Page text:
Etty Hillesum was a vital, life-giving presence in the midst of darkness and evil. Through the months in the concentration camp, as her contemplative heart attended to her inner life more and more, she developed a deep sense of solidarity which her people, and she found she longed to care for the weakest and most vulnerable. She interrupts the scoffing scepticism of our time about religious faith, and invites us too to learn what it means to listen deeply, and believe again.
Who was Etty Hillesum? Born 15th of January 1914 in Holland, she was an eldest child, with two younger brothers, in a family she used to describe as “degenerate” “tainted” “mad house” “chaos”. She was a Jew but had not been brought up with any religious commitment. Not once in her diary does Etty ever mention synagogue attendance or Jewish family ritual. Her outlook was by and large humanist, not formed by a religious framework of understanding.
In 1932 Etty went to Amsterdam to study law and afterwards Slavic languages and Russian. During her university years she was involved in left-wing antifascist student circles. After an affair with the widower who she was working for, Etty meets the most important man of her life, psychologist Julius Spier. Spier had worked in Zurich with Jung, who had encouraged him to develop his skill in chirology, the practice of psychoanalysis through the reading of people’s palms. He was a gifted and charismatic figure and gathered around him a group of students, particularly women. Etty became part of this group and went into therapy with Spier, developing a close relationship with him and becoming his secretary.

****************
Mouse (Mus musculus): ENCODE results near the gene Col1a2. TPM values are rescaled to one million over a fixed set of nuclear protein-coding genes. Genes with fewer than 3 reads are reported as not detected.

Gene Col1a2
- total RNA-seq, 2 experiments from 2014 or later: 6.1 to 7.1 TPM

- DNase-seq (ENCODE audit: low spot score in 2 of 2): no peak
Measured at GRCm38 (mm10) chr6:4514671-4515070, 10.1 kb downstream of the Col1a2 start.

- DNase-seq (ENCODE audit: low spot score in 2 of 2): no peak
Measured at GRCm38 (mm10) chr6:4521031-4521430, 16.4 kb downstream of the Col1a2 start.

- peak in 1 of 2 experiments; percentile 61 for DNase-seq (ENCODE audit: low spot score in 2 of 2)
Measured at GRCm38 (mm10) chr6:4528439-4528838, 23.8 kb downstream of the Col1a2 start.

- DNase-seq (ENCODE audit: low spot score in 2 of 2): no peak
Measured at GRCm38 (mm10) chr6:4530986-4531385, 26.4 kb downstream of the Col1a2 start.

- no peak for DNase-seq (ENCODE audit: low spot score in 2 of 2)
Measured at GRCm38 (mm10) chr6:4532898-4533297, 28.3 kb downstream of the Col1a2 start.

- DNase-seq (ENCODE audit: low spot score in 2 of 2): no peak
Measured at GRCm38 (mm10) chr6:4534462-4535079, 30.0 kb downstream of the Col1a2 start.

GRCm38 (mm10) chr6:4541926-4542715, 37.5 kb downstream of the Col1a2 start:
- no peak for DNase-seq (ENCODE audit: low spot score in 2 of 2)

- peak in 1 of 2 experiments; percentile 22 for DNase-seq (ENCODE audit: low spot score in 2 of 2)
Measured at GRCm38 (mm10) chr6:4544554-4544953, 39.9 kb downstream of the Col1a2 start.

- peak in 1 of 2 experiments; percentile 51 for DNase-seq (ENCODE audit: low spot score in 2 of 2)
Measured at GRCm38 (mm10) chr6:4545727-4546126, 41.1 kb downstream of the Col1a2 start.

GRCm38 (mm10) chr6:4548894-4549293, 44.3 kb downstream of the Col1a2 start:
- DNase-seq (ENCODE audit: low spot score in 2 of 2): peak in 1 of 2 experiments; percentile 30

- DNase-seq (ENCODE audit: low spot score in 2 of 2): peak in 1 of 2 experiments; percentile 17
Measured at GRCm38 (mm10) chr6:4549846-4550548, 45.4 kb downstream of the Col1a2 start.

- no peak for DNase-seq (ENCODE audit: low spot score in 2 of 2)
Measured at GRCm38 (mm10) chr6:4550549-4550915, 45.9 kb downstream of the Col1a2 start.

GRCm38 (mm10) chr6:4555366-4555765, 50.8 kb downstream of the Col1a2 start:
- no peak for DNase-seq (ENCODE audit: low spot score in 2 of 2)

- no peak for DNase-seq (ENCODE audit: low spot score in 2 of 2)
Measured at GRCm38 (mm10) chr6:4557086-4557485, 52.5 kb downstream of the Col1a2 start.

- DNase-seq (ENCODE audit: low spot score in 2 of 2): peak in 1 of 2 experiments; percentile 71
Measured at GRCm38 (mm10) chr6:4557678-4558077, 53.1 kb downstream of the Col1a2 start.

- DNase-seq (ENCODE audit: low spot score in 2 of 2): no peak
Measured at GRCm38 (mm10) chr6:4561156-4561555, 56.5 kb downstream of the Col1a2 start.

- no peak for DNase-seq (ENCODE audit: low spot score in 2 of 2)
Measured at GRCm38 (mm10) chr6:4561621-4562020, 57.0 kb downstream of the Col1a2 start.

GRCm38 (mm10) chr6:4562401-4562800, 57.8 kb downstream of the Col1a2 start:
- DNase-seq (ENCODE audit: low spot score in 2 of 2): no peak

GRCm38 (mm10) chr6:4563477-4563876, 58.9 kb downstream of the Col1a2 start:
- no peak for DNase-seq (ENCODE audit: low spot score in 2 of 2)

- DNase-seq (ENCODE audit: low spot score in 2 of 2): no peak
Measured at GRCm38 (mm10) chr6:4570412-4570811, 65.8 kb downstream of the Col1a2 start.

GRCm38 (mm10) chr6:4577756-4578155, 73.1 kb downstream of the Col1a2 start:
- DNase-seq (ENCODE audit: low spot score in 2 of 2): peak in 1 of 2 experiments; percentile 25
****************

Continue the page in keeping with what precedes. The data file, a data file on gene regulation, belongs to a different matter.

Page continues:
Etty Hillesum began writing her diary on 9th March 1941, as a 27-year-old Dutch Jew living in enemy occupied Amsterdam. Her diary together with the letters she wrote from the transit camp became one of the most remarkable set of documents to emerge from the Nazi Holocaust. In July 1942 she was transported to Westerbork, a transit camp for Dutch Jews and eventually, in September 1943, to Auschwitz, where she died.
In this hell Etty Hillesum spent the last three months of her life caring for the vulnerable, visiting the sick in hospital barracks, and writing letters to friends. By her vitality and warmth, her humanity and passionate care, she became a source of life and inspiration to others. And it was from this place that, despite everything that was happening around her, she wrote, “Life is glorious and magnificent”. Before they finally left the Netherlands on the train to Auschwitz, Etty threw a postcard addressed to a friend out of the train. It was found and sent on by some farmers. It read: “We left the camp singing.”
As the Nazi terror intensifies, this passionate young woman confronts and struggles with her disordered personality, and begins to find herself. It is the moving account of personal redemption. But it was her exploration into and beyond herself, her profoundly religious quest, which paved the way to her real greatness. It was this which enabled her in the midst of the horror of the Holocaust to retain her humanity, and to transform, even there in the camp, how the world can be seen.
What became her faith was from the beginning rooted and grounded in her own immediate, personal and direct experience.